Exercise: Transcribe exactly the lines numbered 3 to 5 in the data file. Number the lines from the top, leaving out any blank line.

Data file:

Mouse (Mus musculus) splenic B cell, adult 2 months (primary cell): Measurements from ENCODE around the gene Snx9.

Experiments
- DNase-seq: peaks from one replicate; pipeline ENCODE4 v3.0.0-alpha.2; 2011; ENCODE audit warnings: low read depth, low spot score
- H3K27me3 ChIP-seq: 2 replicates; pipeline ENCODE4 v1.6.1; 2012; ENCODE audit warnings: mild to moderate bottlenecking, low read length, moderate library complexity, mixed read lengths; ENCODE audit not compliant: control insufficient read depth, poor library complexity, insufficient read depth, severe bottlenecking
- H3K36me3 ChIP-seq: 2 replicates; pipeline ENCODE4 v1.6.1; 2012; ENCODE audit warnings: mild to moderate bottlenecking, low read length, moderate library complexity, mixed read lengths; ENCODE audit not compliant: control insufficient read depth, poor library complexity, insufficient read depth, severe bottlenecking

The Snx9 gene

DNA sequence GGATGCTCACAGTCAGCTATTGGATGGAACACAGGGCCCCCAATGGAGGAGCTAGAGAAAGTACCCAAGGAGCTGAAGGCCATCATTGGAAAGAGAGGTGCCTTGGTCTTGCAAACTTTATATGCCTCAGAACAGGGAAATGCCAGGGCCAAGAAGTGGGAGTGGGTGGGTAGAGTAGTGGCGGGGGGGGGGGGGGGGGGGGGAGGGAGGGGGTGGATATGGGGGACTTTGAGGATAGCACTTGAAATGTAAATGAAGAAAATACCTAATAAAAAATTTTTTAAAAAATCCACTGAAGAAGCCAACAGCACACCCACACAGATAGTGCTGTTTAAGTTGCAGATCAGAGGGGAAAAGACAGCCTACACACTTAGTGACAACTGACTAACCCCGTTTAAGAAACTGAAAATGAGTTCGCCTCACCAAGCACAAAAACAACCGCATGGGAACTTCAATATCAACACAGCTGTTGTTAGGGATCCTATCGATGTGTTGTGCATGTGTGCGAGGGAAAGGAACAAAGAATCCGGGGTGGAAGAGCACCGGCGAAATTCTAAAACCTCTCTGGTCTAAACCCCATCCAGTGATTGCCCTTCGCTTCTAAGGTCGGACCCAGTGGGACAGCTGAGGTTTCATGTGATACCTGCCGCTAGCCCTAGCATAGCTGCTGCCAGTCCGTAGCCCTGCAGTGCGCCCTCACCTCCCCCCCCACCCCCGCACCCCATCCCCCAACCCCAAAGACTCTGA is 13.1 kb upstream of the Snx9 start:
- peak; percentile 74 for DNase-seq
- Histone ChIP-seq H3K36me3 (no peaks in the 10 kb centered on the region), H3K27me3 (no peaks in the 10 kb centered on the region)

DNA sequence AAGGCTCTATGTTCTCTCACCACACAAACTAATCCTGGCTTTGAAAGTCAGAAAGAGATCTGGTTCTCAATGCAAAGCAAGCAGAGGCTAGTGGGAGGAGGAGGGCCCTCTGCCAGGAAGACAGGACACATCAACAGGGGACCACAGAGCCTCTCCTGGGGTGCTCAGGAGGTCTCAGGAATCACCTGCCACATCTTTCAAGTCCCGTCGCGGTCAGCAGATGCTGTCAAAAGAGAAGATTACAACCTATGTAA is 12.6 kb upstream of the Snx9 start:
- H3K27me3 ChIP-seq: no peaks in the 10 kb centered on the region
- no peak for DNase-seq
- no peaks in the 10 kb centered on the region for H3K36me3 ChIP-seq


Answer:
- DNase-seq: peaks from one replicate; pipeline ENCODE4 v3.0.0-alpha.2; 2011; ENCODE audit warnings: low read depth, low spot score
- H3K27me3 ChIP-seq: 2 replicates; pipeline ENCODE4 v1.6.1; 2012; ENCODE audit warnings: mild to moderate bottlenecking, low read length, moderate library complexity, mixed read lengths; ENCODE audit not compliant: control insufficient read depth, poor library complexity, insufficient read depth, severe bottlenecking
- H3K36me3 ChIP-seq: 2 replicates; pipeline ENCODE4 v1.6.1; 2012; ENCODE audit warnings: mild to moderate bottlenecking, low read length, moderate library complexity, mixed read lengths; ENCODE audit not compliant: control insufficient read depth, poor library complexity, insufficient read depth, severe bottlenecking